The State of Australia’s Fuel Refineries
- 26 August 2019
Australia’s fuel refineries play a major role in the fuel supply chain, producing half of the transport fuels needed to operate vehicles and machinery every day.
The big four refineries
You might think we have a lot of refineries to cater to our large population, but did you know we only have four in total?
- Altona (Mobil) located in Melbourne which produces 5 billion litres per year. Open since 1949. Petrol represents 60% of production, diesel is 30% and jet fuel is 10%.
- Lytton (Caltex) located in Brisbane which produces 6.5 billion litres per year
- Geelong (Viva Energy) which produces 7.5 billion litres per year. It supplies over 50% of Victoria’s and 10% of Australia’s fuel and employs around 700 people. They are one of the few in the Southern Hemisphere that produce avgas, which is used by piston engine planes.
- Kwinana Refinery (BP) – opened in 1955 and is the only refinery in Western Australia. It is the largest oil refinery in Australia
Over the last 10 years, half of Australia’s refineries shut down, including Bulwer Island (2014) and Port Stanvac (2009). While Clyde Refinery, which was the oldest Australian refinery, and Kurnell Refinery have both been converted into a fuel import terminal.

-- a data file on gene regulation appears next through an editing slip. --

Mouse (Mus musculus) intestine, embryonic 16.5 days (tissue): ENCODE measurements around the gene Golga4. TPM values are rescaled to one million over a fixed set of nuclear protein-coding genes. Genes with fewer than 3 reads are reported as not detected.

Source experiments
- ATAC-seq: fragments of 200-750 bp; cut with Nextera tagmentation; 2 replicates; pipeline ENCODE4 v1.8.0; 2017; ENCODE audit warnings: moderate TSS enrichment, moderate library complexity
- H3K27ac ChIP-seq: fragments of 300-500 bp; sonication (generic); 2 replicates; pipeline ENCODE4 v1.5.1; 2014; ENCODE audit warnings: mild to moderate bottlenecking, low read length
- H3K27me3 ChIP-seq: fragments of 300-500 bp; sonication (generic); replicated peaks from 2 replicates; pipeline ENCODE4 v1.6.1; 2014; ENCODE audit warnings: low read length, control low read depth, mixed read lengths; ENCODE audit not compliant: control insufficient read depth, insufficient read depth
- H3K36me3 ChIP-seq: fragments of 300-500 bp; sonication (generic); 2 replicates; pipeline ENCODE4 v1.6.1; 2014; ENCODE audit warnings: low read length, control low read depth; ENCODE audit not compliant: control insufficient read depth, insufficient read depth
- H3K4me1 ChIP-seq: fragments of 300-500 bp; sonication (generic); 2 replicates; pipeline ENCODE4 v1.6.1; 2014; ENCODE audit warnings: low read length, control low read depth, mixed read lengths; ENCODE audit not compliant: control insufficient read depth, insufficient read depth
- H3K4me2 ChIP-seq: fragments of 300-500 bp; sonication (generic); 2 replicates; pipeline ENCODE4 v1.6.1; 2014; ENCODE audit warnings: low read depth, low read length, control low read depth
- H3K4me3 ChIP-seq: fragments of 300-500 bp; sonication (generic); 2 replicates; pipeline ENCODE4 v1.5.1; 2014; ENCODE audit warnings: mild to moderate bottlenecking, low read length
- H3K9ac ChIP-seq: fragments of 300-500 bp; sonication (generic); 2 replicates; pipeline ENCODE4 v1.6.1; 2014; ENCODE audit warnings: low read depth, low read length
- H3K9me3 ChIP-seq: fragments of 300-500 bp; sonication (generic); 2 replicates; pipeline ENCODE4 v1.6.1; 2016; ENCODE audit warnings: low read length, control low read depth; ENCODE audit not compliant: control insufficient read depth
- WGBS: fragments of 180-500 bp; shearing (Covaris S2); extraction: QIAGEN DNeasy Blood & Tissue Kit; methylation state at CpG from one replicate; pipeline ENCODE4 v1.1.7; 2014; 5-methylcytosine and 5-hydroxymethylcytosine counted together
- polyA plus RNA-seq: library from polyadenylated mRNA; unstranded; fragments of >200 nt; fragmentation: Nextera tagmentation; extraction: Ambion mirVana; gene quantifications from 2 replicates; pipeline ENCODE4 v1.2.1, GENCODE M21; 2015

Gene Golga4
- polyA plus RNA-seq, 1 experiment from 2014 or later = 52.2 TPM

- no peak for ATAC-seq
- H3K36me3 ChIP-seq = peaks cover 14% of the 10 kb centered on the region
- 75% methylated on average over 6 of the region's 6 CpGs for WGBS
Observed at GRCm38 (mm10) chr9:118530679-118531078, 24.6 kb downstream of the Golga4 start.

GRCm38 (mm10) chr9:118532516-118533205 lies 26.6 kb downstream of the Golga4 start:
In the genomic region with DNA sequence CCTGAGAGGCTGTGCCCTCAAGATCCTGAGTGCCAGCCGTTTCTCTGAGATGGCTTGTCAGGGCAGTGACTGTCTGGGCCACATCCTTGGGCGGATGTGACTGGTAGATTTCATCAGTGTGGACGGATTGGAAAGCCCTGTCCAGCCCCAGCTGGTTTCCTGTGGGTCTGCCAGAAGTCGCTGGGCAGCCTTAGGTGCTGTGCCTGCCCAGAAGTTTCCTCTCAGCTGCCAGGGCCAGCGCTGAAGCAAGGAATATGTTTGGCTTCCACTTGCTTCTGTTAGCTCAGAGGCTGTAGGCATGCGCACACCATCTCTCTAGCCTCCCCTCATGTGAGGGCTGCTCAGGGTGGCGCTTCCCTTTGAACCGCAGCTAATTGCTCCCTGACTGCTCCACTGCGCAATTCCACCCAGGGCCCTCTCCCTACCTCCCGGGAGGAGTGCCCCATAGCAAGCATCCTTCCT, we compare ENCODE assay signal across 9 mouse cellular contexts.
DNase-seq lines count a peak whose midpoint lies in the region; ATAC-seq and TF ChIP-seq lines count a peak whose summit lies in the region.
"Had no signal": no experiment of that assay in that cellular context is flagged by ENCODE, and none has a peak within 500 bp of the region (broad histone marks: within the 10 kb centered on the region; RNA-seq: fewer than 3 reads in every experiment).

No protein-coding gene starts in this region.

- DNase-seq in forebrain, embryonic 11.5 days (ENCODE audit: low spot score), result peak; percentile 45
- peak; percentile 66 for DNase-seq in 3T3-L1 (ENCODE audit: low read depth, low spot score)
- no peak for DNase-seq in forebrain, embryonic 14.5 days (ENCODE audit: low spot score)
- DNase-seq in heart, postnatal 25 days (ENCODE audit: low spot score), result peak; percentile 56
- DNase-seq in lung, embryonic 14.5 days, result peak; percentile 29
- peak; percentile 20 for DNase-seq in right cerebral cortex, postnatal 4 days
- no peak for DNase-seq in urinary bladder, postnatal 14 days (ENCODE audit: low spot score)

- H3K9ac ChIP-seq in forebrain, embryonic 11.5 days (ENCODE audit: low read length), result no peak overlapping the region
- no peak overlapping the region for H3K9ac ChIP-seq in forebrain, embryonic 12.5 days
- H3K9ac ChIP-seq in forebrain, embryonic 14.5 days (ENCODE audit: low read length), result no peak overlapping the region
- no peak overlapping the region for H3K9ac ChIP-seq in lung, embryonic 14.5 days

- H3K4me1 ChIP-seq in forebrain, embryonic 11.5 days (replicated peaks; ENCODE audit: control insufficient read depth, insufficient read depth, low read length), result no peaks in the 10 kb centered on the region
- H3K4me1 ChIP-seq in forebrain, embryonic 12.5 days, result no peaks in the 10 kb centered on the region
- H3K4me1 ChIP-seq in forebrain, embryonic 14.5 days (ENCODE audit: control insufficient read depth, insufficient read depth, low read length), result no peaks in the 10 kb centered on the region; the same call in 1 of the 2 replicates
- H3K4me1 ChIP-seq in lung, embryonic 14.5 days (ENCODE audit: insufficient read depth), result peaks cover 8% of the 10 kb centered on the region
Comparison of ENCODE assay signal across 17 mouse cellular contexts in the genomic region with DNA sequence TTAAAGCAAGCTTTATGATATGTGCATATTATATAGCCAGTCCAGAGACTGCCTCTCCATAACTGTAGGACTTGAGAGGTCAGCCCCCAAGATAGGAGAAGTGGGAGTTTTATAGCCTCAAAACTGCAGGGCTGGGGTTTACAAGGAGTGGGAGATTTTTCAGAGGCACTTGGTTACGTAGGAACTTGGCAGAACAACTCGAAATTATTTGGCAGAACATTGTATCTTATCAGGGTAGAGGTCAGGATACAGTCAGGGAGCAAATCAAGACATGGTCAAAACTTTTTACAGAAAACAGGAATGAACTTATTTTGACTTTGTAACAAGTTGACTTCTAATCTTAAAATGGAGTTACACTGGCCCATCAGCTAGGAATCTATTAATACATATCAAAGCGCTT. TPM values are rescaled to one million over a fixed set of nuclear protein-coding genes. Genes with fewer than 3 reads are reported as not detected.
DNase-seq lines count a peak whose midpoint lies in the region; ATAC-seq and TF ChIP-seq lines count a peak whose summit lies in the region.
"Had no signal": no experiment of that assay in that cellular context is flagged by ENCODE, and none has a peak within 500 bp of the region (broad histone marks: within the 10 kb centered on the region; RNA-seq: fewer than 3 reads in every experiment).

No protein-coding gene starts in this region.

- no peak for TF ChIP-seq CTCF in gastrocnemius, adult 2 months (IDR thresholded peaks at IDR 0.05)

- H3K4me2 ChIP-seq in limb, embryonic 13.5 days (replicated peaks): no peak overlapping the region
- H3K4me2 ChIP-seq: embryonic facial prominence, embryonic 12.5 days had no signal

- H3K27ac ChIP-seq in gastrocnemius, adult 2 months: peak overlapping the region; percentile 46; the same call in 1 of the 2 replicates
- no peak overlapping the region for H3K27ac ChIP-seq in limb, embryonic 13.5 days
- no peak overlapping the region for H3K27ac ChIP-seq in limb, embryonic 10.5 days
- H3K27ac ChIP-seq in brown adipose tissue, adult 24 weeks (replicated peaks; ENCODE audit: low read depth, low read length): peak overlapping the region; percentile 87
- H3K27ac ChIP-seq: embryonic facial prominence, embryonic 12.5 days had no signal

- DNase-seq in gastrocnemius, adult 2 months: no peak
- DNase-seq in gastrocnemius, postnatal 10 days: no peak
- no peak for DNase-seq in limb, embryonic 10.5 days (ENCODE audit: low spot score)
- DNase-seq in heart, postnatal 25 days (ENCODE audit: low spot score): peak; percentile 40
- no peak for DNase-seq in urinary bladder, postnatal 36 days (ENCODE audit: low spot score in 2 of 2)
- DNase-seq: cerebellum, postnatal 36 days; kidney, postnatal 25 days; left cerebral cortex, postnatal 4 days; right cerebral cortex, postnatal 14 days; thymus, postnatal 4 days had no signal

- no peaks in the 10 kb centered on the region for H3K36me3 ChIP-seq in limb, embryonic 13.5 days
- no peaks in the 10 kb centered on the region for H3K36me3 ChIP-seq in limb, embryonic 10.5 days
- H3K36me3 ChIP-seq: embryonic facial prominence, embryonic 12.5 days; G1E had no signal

The recent closures have been attributed to domestic and global trends impacting negatively on Australia’s domestic refining competitiveness.
Quick facts about Australian fuel refineries
- 65% - the total petrol produced by Australia’s four refineries
- $2 billion was invested in Australian refineries between 2012 and 2017
- The average industry annual profit for all fuel sold is 2c per litre
- Australian oil refineries contribute $1 billion per year to the Australian economy
- Each refinery process approximately 75 million litres of crude oil each day which is equivalent to 30 Olympic swimming pools
What are Australian refineries doing to ensure security
Last year we reported that Australia’s fuel security was in doubt, with only 18 days of petrol, 22 days of diesel and 23 of jet fuel in the reserve. Not only do we not have the internationally mandated 90-day stockpile, but we are on track to be 100% reliant on imported petroleum by 2030.
We’ve previously written about where Australian fuel comes from, but what is being done to secure our supplies in case of disruption? According to a former high-ranking Air Force officer, the government is doing “bugger all” to bolster Australia’s fuel security. As of August 2019, Australia was in talks with the US to access millions of barrels of oil from America’s own fuel reserve.
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